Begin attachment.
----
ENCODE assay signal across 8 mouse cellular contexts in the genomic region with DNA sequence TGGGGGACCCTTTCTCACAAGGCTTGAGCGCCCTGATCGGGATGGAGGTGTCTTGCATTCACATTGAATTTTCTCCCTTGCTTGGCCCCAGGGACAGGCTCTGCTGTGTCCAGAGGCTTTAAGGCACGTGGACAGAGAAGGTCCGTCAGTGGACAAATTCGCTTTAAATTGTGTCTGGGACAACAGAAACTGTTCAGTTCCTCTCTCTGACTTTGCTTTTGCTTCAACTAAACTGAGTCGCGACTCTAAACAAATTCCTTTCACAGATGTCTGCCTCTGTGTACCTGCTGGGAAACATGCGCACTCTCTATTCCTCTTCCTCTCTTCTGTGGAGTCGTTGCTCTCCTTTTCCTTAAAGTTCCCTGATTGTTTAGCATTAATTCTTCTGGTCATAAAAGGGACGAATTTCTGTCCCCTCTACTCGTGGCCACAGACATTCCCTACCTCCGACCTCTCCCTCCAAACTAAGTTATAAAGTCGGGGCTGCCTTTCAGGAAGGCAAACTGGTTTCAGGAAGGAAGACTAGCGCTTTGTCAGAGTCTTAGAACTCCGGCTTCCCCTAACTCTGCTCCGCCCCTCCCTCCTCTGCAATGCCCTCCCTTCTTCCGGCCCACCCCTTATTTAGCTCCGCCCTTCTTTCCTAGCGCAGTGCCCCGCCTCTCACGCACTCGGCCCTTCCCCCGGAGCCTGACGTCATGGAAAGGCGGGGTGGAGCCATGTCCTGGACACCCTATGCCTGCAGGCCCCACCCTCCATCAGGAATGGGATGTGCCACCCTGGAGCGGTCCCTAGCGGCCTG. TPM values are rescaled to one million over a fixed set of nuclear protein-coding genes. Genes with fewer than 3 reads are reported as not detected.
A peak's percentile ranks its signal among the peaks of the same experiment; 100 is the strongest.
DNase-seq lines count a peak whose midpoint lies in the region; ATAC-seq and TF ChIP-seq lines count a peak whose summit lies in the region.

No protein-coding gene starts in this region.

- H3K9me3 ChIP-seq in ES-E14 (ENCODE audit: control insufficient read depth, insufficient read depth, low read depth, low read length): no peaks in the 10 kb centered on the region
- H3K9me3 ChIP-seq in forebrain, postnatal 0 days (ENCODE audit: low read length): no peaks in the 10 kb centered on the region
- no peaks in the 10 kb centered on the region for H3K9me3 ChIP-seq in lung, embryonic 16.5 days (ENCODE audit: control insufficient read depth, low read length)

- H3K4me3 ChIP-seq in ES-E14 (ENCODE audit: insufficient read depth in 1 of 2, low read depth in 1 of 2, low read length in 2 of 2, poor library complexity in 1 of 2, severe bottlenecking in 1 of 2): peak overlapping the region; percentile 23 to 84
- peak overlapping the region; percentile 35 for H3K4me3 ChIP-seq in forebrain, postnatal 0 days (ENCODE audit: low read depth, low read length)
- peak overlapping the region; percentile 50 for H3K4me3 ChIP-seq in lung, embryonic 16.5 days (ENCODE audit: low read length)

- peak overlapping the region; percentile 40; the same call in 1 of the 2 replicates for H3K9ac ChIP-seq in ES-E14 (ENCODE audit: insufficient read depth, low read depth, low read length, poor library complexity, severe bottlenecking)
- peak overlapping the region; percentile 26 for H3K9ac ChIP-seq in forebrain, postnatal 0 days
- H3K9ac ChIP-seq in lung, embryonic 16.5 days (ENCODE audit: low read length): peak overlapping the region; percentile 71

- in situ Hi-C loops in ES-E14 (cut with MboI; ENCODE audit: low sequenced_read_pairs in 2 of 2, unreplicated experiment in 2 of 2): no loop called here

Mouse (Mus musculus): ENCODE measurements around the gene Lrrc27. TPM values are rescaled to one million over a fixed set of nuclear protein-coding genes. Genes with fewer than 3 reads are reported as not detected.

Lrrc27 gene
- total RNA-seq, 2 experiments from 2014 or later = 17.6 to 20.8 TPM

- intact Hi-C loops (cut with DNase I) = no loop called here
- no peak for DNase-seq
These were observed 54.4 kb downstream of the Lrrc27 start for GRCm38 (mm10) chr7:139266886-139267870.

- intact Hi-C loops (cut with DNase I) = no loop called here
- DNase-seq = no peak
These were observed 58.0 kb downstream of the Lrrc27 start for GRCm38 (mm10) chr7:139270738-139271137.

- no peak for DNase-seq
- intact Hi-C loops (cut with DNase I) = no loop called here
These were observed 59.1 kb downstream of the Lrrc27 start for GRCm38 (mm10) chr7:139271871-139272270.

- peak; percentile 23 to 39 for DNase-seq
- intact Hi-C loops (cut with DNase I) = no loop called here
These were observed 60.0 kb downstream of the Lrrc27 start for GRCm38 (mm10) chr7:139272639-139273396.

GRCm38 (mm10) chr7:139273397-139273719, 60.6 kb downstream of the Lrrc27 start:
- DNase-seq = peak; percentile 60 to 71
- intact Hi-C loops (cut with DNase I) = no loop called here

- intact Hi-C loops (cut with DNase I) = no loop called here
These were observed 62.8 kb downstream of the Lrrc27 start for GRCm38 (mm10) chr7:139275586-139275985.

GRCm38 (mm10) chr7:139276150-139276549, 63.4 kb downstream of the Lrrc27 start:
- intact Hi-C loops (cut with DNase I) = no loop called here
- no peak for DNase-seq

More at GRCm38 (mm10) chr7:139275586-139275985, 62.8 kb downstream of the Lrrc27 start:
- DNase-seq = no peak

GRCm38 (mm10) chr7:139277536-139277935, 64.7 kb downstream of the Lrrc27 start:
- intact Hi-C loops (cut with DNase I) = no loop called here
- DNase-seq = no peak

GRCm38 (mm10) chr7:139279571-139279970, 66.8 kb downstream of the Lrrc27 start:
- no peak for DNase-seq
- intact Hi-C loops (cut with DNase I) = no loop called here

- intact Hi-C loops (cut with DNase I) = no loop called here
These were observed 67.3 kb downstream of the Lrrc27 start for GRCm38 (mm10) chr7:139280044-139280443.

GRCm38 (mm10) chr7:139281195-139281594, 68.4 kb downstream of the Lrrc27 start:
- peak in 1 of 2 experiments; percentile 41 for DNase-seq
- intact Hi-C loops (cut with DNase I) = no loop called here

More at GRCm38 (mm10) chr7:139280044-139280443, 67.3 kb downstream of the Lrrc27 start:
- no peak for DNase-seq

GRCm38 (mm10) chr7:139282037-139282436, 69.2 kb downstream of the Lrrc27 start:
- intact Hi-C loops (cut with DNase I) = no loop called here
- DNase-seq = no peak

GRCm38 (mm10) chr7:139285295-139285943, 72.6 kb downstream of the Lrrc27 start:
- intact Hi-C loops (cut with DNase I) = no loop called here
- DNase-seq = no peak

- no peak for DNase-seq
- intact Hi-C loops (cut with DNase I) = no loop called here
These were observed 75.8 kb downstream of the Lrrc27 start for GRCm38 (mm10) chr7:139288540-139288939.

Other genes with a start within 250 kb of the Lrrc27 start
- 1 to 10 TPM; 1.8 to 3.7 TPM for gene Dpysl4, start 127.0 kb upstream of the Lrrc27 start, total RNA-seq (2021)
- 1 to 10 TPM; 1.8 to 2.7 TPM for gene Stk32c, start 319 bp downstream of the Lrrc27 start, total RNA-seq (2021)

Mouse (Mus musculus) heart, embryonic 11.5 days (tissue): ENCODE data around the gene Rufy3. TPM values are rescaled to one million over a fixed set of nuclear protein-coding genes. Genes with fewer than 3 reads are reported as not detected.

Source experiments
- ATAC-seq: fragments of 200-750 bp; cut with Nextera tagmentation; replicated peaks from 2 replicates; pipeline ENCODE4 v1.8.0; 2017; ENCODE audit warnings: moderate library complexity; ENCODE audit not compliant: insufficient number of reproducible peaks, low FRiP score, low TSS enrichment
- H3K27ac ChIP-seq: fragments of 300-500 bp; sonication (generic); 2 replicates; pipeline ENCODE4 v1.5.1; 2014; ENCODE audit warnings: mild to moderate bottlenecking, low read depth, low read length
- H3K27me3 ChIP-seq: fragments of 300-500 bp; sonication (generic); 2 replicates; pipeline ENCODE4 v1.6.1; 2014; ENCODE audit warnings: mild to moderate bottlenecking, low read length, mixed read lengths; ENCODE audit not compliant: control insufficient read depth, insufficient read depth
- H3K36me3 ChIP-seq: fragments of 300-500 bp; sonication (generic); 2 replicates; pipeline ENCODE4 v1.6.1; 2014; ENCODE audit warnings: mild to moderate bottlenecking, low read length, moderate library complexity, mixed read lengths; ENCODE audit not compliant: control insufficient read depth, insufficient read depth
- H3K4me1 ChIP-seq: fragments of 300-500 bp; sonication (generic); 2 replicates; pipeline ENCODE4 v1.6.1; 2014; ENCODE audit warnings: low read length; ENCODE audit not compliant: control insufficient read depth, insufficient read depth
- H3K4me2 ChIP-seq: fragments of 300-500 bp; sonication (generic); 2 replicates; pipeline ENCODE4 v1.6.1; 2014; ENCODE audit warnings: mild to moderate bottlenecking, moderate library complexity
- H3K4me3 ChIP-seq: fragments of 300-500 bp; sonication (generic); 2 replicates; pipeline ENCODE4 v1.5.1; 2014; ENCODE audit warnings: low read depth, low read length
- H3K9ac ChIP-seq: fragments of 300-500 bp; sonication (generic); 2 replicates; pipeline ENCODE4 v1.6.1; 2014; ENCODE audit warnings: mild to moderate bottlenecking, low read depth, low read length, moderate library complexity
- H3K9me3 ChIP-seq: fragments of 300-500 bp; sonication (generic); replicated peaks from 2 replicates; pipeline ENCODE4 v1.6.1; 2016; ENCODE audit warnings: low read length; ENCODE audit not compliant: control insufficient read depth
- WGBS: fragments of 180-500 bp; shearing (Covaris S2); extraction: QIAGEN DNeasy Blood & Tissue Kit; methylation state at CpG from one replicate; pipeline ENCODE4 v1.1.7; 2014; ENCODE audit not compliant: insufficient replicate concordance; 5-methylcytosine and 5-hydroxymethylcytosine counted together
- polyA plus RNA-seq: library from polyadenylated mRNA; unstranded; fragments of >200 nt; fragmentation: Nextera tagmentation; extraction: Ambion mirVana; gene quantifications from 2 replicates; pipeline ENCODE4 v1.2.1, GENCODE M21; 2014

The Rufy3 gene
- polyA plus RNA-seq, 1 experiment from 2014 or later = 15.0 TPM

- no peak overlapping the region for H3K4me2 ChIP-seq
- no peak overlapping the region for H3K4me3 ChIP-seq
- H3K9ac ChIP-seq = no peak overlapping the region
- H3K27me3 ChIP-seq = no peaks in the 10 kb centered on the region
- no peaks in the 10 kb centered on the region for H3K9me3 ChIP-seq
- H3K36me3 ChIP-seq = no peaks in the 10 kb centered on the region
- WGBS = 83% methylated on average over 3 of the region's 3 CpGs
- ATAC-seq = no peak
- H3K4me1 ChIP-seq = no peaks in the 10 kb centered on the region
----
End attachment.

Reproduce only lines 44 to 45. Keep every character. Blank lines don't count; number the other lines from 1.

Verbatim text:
- no peak for DNase-seq
- intact Hi-C loops (cut with DNase I) = no loop called here